A congregation's expectations of its ministry team and a minister's expectations of its congregation are central issues when a church is struggling. Is the minister doing enough? Is he carrying out his ministry correctly? Is there any unconfessed sin in his life or in the life of other staff members which might bring about this decline? Has his zeal for ministry and his devotion to God waned? These are all normal questions that a devoted church member will ponder.
But, the minister will also ponder about the flock that he is tasked with guarding. Are they devoted more to the things of the world than the things of the Kingdom of God? Do they share their faith in the marketplace? Do they really believe in the mission and value of the local church?
While all the questions are good to use to evaluate oneself and evaluate a church, they can simultaneously become harmful and even damaging if done without a spirit of encouragement. The process of evaluating one another must be done with the clear goal of building each other up in the faith. (1 Thessalonians 5:12-22) Also, evaluation and analysis must have an ending point. Questioning and questioning can quickly become exhausting. Analysis paralysis is a real thing! You cannot move forward and improve if you're still wallowing in your past, analyzing your mistakes to death. Be sensitive to one another as staff and as congregants. Trust the Lord to work in everyone who is seeking to build your church family and move forward.
First, in the midst of hard trials, a church family must remain stable. The answer to stability will always be to return to the basics of the church's purpose and faith values. If you as a pastor have found yourself in this situation, I suggest preaching a series on sharing the Gospel. Teach on the basic catechisms — "the chief end of man is to glorify God." Returning to the basics helps to stabilize the issues and calls everyone, staff and flock, to simply obey.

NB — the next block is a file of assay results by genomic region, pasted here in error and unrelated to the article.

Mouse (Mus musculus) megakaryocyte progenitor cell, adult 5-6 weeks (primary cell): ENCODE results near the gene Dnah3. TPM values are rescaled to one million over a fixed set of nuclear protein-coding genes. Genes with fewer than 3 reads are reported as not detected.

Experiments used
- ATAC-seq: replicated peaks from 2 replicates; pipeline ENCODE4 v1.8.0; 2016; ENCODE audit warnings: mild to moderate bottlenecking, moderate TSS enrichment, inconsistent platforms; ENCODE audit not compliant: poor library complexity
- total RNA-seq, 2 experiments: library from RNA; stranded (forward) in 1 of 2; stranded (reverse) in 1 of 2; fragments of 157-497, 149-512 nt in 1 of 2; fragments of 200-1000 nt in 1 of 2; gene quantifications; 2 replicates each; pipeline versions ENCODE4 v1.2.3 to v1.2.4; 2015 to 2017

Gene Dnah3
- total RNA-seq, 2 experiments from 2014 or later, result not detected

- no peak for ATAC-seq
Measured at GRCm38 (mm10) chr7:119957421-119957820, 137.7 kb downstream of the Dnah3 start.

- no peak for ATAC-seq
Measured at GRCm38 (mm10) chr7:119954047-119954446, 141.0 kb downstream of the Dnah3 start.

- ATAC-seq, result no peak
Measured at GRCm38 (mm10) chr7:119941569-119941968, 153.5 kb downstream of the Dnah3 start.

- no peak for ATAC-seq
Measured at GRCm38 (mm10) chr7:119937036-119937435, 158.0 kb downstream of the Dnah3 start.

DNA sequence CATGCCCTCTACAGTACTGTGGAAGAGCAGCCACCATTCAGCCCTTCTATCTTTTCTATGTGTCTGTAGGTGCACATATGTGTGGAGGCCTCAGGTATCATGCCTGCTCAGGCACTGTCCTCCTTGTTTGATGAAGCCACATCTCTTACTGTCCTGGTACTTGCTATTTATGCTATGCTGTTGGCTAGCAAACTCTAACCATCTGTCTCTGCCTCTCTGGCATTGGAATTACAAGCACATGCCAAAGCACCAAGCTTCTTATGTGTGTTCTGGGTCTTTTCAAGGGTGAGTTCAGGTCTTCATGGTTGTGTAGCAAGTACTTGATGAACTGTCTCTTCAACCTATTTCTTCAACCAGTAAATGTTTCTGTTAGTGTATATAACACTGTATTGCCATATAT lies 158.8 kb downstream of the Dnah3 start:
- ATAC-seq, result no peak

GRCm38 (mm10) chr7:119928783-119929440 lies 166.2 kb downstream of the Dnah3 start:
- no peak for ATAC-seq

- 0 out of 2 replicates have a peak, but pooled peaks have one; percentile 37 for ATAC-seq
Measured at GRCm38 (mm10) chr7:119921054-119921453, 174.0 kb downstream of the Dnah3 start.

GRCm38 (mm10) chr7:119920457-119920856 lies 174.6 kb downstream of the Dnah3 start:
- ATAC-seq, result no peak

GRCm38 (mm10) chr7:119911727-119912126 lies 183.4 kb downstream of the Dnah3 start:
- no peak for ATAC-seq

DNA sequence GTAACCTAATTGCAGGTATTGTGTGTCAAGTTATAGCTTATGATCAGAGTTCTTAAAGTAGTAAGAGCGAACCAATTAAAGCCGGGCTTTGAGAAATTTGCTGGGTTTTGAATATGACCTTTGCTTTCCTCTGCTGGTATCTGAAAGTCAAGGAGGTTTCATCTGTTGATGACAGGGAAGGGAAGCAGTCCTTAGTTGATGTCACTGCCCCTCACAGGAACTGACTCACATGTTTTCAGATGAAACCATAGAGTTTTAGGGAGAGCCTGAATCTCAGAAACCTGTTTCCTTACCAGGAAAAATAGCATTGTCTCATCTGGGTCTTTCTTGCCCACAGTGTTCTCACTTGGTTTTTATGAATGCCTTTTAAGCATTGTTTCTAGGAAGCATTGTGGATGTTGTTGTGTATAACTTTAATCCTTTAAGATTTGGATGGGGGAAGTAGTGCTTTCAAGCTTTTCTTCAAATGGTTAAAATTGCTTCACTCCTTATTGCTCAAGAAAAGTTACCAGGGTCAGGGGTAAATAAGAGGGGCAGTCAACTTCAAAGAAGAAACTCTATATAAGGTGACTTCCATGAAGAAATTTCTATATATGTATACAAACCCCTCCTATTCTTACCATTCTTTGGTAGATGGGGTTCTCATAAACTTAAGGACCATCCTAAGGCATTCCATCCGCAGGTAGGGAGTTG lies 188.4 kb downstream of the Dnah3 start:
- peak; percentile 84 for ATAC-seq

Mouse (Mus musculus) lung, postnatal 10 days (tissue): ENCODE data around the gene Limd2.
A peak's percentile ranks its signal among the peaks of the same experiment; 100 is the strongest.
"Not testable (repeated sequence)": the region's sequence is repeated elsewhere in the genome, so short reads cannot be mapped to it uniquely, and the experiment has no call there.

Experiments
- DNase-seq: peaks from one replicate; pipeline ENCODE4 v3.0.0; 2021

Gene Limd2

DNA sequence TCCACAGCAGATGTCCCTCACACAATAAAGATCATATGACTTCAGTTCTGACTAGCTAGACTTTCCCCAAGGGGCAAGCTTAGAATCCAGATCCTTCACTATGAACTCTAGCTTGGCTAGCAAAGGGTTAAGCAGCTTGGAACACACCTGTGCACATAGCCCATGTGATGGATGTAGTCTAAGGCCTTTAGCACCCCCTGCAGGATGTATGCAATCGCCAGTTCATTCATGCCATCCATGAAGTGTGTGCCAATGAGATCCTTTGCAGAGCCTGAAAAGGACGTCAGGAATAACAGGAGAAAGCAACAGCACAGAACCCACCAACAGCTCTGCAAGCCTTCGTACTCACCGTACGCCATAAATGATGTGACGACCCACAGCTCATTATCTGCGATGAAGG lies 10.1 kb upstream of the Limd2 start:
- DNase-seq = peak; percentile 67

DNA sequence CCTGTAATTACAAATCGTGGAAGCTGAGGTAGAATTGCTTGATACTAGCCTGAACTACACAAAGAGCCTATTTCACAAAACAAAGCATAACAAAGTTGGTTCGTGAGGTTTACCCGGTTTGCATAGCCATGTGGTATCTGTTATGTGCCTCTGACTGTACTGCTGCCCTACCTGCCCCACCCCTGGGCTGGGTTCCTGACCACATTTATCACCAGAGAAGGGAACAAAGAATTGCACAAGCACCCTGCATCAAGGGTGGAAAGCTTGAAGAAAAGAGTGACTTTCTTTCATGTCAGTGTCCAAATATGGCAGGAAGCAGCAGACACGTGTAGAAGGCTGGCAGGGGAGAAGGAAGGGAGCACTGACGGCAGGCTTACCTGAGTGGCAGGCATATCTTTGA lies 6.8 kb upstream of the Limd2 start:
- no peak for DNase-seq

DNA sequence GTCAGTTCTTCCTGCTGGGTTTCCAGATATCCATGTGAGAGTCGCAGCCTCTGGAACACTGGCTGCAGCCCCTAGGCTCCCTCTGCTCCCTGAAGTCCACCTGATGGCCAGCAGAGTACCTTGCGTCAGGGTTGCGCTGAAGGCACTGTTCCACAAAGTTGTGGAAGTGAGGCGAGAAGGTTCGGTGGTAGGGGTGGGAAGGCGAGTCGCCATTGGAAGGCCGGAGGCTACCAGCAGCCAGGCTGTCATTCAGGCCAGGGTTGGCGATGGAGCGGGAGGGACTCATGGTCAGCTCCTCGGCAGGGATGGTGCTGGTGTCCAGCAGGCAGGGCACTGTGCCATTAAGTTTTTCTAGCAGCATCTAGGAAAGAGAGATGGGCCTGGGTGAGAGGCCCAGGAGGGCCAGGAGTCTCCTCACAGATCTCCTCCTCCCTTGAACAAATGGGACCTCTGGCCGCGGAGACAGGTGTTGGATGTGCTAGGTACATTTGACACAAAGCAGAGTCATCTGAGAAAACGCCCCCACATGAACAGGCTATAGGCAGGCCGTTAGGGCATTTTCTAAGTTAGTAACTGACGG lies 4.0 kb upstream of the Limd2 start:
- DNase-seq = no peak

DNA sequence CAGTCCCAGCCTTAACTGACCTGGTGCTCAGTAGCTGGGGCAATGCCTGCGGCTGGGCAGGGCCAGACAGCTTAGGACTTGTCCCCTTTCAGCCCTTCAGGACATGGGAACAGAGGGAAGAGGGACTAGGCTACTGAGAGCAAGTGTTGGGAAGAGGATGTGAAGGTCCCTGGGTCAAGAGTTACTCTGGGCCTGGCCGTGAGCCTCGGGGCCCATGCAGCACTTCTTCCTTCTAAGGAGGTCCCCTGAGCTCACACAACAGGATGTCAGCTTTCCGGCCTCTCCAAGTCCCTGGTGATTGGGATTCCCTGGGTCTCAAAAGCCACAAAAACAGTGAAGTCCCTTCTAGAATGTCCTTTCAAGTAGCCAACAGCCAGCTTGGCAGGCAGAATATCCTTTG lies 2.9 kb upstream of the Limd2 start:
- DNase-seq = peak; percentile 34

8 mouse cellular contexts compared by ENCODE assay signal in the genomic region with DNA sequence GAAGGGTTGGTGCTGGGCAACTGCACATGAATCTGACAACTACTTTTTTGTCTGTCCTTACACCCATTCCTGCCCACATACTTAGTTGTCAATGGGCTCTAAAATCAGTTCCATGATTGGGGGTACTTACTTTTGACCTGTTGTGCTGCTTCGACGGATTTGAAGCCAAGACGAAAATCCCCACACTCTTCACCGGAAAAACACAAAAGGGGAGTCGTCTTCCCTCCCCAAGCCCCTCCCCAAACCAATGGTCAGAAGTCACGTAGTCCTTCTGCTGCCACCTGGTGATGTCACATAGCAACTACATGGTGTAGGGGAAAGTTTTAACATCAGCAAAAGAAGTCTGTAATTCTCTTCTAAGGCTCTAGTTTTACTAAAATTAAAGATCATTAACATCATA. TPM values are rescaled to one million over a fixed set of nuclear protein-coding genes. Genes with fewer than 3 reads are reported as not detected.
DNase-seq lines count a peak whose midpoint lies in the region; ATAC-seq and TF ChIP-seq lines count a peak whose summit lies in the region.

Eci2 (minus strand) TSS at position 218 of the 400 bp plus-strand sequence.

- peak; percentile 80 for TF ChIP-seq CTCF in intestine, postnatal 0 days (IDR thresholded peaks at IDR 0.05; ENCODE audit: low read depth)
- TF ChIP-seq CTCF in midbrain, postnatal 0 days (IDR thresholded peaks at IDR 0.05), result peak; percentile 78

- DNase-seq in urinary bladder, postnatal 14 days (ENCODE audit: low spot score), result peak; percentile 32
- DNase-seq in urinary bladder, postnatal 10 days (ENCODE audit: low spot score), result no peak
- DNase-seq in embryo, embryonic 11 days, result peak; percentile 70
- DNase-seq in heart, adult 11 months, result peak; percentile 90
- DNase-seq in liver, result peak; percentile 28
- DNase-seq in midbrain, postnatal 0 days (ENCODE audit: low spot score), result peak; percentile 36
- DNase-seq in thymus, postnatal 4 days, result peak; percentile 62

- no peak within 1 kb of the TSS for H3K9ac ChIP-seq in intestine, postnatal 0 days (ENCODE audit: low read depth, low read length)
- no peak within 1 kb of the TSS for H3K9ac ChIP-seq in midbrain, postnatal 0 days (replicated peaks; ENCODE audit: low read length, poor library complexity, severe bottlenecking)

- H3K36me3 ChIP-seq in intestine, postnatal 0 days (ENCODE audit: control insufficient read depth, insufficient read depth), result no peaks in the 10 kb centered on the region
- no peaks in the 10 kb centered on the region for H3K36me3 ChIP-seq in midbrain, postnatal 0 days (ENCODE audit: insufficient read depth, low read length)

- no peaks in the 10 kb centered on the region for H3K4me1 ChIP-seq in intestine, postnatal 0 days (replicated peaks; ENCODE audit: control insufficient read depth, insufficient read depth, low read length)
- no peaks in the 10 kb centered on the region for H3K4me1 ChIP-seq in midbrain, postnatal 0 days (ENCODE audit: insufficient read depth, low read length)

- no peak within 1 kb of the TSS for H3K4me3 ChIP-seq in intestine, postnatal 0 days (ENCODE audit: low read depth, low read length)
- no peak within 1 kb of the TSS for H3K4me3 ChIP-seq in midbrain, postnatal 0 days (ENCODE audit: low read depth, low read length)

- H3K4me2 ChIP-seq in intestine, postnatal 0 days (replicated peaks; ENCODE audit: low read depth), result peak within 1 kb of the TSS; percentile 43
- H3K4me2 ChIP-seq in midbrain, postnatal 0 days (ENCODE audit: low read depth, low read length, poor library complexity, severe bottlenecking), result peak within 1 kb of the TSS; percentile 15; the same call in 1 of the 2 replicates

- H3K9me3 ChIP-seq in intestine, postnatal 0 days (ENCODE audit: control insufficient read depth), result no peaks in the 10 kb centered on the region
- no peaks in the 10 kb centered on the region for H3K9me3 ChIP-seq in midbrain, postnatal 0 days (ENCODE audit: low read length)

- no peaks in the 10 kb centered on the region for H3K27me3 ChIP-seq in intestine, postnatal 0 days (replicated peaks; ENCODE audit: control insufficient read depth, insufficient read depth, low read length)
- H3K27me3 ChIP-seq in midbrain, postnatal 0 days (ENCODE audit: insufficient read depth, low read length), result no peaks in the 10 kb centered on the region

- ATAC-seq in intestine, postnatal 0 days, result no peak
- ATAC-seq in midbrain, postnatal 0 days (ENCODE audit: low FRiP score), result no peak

For our church, it is a return to witnessing and discipleship. We believe the goal of any church is to glorify God and that is best done by sharing the Gospel (evangelism) and bringing people who are far from God into a healthy relationship with Him (discipleship). Stability is easier when your foundation is strong. So, be sure to strengthen the foundation.
Second, relationships must be nurtured and everyone must choose to care for each other. Church leadership should be sensitive to the stress of core staff and ministers. Let your speech be seasoned with grace (Colossians 4:6) and strive to be an encourager through the challenging times. Do not wait on others to step up and encourage. Take the initiative, read encouraging verses, and bring a positive spirit of hope and faith into your church family.
Third, be open with your church in your messages about the struggle. Acknowledge the struggle and be open to questions. Let the church ask questions through text, e-mails, or in person after the service. Invite them, welcome them, and thank them for caring enough to ask. Ask them to find the positive work God is doing in the church and focus on the positives.
Every church goes through trials and struggles. Satan longs to defeat and divide believers and to let them hurt one another and damage the testimony of Jesus in the community. At 6.14 Ministries, we want all good churches to function as light, hope, grace, and encouragement in their communities. If your church — or you as a minister — are going through a difficult time, please reach out to us at firstname.lastname@example.org or by visiting the official contact page on our website. You can also write me directly by visiting the contact tab on this blog. We will gladly help and encourage you as you follow your calling. There is no charge for your church or for you. Prayers and help are only an e-mail away!